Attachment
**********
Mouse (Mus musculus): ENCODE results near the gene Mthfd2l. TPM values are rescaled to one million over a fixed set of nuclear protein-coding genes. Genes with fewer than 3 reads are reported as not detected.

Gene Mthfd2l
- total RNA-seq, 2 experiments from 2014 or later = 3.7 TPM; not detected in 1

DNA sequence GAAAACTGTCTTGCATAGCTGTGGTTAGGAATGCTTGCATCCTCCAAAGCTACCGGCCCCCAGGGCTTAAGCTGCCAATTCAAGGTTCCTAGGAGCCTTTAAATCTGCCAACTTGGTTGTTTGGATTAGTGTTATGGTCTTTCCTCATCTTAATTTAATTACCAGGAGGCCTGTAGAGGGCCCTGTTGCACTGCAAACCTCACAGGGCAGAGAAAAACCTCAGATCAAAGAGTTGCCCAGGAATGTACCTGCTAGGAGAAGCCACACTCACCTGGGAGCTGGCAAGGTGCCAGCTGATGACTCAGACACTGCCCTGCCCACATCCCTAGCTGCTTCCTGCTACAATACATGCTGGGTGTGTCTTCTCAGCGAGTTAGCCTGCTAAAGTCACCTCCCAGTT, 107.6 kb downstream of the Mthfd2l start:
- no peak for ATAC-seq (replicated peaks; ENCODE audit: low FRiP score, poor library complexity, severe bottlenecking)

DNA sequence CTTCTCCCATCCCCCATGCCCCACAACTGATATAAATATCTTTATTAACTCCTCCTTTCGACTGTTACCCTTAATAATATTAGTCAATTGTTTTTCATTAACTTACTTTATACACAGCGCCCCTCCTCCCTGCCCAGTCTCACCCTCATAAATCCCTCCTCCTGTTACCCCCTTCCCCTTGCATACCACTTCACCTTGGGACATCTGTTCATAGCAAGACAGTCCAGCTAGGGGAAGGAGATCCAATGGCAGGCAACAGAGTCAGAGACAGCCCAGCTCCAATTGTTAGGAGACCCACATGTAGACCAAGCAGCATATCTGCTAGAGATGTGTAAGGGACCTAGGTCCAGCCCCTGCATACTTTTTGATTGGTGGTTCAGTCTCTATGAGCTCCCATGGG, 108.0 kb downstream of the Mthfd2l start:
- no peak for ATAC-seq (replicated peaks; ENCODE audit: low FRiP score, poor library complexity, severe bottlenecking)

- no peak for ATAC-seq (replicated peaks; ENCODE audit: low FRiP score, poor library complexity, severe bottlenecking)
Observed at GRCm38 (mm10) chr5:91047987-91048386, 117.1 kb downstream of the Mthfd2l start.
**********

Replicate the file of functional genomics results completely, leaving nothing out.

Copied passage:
Mouse (Mus musculus): ENCODE results near the gene Mthfd2l. TPM values are rescaled to one million over a fixed set of nuclear protein-coding genes. Genes with fewer than 3 reads are reported as not detected.

Gene Mthfd2l
- total RNA-seq, 2 experiments from 2014 or later = 3.7 TPM; not detected in 1

DNA sequence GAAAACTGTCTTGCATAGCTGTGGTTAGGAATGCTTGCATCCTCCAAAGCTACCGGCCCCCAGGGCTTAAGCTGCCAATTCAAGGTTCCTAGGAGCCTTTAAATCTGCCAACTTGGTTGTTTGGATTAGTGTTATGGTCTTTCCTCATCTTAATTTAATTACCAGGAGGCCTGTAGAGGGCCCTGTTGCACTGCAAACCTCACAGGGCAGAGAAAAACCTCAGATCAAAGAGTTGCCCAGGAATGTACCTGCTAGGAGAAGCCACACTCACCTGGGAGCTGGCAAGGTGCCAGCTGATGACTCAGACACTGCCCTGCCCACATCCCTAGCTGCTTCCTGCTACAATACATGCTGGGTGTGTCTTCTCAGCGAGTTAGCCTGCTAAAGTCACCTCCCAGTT, 107.6 kb downstream of the Mthfd2l start:
- no peak for ATAC-seq (replicated peaks; ENCODE audit: low FRiP score, poor library complexity, severe bottlenecking)

DNA sequence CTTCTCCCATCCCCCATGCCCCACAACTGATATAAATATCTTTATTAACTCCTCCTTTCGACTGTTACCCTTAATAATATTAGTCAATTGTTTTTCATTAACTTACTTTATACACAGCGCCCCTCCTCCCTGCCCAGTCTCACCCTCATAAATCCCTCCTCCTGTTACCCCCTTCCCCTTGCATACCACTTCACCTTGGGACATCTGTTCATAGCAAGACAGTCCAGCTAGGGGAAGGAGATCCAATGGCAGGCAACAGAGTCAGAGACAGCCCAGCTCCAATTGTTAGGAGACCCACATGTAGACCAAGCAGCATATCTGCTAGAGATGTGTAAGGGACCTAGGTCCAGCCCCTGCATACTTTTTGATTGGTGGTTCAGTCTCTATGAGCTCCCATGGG, 108.0 kb downstream of the Mthfd2l start:
- no peak for ATAC-seq (replicated peaks; ENCODE audit: low FRiP score, poor library complexity, severe bottlenecking)

- no peak for ATAC-seq (replicated peaks; ENCODE audit: low FRiP score, poor library complexity, severe bottlenecking)
Observed at GRCm38 (mm10) chr5:91047987-91048386, 117.1 kb downstream of the Mthfd2l start.